After Zionism, published in 2012 and 2013 with co-editor Ahmed Moor, brings together some of the world s leading thinkers on the Middle East question to dissect the century-long conflict between Zionism and the Palestinians, and to explore possible forms of a one-state solution. Time has run out for the two-state solution because of the unending and permanent Jewish colonization of Palestinian land. Although deep mistrust exists on both sides of the conflict, growing numbers of Palestinians and Israelis, Jews and Arabs are working together to forge a different, unified future. Progressive and realist ideas are at last gaining a foothold in the discourse, while those influenced by the colonial era have been discredited or abandoned. Whatever the political solution may be, Palestinian and Israeli lives are intertwined, enmeshed, irrevocably. This daring and timely collection includes essays by Omar Barghouti, Jonathan Cook, Joseph Dana, Jeremiah Haber, Jeff Halper, Ghada Karmi, Antony Loewenstein, Saree Makdisi, John Mearsheimer, Ahmed Moor, Ilan Pappe, Sara Roy and Phil Weiss.
The 2008 financial crisis opened the door for a bold, progressive social movement. But despite widespread revulsion at economic inequity and political opportunism, after the crash very little has changed. Has the Left failed? What agenda should progressives pursue? And what alternatives do they dare to imagine? Left Turn, published by Melbourne University Press in 2012 and co-edited with Jeff Sparrow, is aimed at the many Australians disillusioned with the political process. It includes passionate and challenging contributions by a diverse range of writers, thinkers and politicians, from Larissa Berendht and Christos Tsiolkas to Guy Rundle and Lee Rhiannon. These essays offer perspectives largely excluded from the mainstream. They offer possibilities for resistance and for a renewed struggle for change.
The Blogging Revolution, released by Melbourne University Press in 2008, is a colourful and revelatory account of bloggers around the globe why live and write under repressive regimes - many of them risking their lives in doing so. Antony Loewenstein's travels take him to private parties in Iran and Egypt, internet cafes in Saudi Arabia and Damascus, to the homes of Cuban dissidents and into newspaper offices in Beijing, where he discovers the ways in which the internet is threatening the ruld of governments. Through first-hand investigations, he reveals the complicity of Western multinationals in assisting the restriction of information in these countries and how bloggers are leading the charge for change. The blogging revolution is a superb examination about the nature of repression in the twenty-first century and the power of brave individuals to overcome it. It was released in an updated edition in 2011, post the Arab revolutions, and an updated Indian print version in 2011.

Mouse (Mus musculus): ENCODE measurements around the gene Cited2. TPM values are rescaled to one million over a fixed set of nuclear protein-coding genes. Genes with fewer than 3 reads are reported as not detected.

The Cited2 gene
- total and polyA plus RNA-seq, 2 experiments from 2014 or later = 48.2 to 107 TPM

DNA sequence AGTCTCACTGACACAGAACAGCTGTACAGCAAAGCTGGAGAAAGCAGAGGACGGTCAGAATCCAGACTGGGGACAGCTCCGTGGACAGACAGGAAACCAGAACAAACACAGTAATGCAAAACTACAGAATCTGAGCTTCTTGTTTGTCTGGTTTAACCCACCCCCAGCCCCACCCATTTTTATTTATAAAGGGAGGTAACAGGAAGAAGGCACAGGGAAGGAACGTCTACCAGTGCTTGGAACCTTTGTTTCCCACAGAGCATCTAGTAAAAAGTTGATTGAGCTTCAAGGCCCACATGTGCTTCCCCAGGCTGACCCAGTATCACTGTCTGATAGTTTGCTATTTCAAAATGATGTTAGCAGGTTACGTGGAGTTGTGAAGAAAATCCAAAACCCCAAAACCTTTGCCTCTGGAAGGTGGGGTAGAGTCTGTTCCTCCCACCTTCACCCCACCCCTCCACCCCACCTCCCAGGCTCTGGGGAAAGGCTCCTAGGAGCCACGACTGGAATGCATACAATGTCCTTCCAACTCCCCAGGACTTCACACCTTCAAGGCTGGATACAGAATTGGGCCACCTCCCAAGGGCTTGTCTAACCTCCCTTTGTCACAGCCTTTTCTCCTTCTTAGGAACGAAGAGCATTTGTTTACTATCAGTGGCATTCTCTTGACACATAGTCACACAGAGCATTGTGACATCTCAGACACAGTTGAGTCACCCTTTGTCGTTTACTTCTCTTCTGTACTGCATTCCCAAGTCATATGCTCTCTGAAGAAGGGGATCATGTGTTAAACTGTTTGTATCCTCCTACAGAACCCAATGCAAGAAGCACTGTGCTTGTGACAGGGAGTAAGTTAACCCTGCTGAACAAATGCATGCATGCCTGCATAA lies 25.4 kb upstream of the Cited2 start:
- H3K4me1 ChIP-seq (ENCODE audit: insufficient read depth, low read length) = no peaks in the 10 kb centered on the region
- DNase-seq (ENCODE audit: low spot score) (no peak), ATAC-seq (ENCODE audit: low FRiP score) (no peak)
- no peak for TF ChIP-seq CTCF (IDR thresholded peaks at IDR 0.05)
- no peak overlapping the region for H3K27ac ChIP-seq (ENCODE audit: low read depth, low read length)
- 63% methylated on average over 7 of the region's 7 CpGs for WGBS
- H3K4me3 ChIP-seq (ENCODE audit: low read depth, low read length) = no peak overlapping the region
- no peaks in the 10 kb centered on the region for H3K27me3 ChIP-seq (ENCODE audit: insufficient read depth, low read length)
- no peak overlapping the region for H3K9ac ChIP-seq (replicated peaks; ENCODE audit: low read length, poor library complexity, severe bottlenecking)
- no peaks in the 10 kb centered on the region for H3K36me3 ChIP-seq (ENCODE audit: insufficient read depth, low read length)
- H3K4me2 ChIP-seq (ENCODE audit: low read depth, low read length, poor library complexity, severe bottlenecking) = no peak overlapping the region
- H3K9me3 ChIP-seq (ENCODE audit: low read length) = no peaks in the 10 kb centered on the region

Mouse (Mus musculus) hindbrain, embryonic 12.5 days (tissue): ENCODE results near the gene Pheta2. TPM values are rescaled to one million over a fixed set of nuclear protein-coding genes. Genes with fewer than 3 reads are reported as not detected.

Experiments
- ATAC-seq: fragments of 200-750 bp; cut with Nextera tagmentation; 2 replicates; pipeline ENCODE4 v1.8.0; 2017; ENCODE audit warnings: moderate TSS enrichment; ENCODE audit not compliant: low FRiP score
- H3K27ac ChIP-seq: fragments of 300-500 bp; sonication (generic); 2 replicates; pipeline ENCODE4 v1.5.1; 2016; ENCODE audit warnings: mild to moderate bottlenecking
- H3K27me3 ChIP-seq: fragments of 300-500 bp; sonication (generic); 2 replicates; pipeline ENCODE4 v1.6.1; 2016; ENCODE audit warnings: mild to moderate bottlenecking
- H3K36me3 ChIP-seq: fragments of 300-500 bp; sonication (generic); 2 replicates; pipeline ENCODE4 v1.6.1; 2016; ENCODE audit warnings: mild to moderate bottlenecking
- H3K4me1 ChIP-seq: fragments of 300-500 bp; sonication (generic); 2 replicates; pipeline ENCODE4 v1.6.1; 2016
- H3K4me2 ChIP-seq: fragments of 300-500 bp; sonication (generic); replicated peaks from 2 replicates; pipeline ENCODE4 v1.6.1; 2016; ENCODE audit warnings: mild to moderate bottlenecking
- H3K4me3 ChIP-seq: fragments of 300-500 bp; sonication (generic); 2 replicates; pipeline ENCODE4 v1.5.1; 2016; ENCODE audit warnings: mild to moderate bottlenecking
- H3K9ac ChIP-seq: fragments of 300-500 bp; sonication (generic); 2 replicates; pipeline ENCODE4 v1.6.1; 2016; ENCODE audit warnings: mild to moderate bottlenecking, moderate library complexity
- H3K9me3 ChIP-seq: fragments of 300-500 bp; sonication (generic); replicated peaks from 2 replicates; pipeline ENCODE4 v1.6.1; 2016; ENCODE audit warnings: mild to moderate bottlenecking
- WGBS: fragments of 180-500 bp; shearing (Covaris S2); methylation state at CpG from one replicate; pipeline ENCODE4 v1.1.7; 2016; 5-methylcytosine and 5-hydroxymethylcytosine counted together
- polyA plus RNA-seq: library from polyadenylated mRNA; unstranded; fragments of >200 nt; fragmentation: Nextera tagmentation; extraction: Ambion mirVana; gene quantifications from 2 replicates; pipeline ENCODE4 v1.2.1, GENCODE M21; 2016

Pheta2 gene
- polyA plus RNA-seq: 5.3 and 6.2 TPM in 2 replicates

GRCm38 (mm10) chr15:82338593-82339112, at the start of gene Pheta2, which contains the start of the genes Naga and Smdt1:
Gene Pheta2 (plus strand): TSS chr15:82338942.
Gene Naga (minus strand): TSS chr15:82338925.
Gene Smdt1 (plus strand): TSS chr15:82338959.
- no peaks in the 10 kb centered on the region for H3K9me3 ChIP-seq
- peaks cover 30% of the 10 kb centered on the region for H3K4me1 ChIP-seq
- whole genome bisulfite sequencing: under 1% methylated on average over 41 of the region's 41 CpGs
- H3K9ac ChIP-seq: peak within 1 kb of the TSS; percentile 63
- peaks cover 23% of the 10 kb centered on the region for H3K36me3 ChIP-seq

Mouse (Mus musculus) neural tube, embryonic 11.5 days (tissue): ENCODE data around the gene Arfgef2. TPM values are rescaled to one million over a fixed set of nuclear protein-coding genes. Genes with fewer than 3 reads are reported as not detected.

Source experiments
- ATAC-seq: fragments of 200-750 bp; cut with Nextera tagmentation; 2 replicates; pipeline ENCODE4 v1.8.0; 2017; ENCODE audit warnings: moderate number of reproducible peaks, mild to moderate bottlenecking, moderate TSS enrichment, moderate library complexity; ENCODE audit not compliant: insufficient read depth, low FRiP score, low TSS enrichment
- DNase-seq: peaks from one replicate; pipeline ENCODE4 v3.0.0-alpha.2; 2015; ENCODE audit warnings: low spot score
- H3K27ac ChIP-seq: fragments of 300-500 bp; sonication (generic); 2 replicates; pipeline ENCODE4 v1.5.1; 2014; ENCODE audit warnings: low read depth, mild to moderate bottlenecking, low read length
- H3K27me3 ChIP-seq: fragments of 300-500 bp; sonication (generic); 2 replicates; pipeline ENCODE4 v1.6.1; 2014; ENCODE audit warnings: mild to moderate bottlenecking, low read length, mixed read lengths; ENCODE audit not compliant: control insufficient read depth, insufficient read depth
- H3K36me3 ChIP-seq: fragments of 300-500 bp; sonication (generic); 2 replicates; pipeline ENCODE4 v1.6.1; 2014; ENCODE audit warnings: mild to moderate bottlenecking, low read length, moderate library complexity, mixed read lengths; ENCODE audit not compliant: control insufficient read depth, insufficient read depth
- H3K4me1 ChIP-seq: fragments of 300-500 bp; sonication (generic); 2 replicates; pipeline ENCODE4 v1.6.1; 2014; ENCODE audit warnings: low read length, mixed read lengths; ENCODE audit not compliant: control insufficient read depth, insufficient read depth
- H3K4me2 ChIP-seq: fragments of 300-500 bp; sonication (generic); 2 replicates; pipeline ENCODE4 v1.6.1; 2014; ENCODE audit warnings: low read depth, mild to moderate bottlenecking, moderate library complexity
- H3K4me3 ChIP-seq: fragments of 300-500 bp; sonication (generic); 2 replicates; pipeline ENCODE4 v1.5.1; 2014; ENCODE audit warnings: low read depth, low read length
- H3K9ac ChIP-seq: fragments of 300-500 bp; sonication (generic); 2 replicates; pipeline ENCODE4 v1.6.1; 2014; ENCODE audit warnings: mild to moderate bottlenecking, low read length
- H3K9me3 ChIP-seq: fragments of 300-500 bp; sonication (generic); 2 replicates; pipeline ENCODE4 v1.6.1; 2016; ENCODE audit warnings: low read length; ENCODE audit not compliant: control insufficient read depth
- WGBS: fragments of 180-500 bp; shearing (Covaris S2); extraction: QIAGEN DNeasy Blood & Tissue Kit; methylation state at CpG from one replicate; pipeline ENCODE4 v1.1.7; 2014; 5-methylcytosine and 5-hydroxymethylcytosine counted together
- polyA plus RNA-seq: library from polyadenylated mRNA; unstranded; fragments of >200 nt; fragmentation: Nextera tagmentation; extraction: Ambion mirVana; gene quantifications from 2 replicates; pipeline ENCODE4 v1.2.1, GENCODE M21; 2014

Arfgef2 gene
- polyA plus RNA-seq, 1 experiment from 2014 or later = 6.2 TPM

The best-selling book on the Israel/Palestine conflict, My Israel Question - on Jewish identity, the Zionist lobby, reporting from Palestine and future Middle East directions - was released by Melbourne University Press in 2006. A new, updated edition was released in 2007 (and reprinted again in 2008). The book was short-listed for the 2007 NSW Premier's Literary Award. Another fully updated, third edition was published in 2009. It was released in all e-book formats in 2011. An updated and translated edition was published in Arabic in 2012.

Now why would you expect Israel to have a viable peace plan?

Israeli writer Etgar Keret – who I interviewed in Indonesia last year and found him engaging, argumentative, passionate and funny – travels to Italy and asks Israeli Prime Minister Netanyahu about the Zionist state’s plans for peace with the Palestinians. Suffice to say, there is no plan: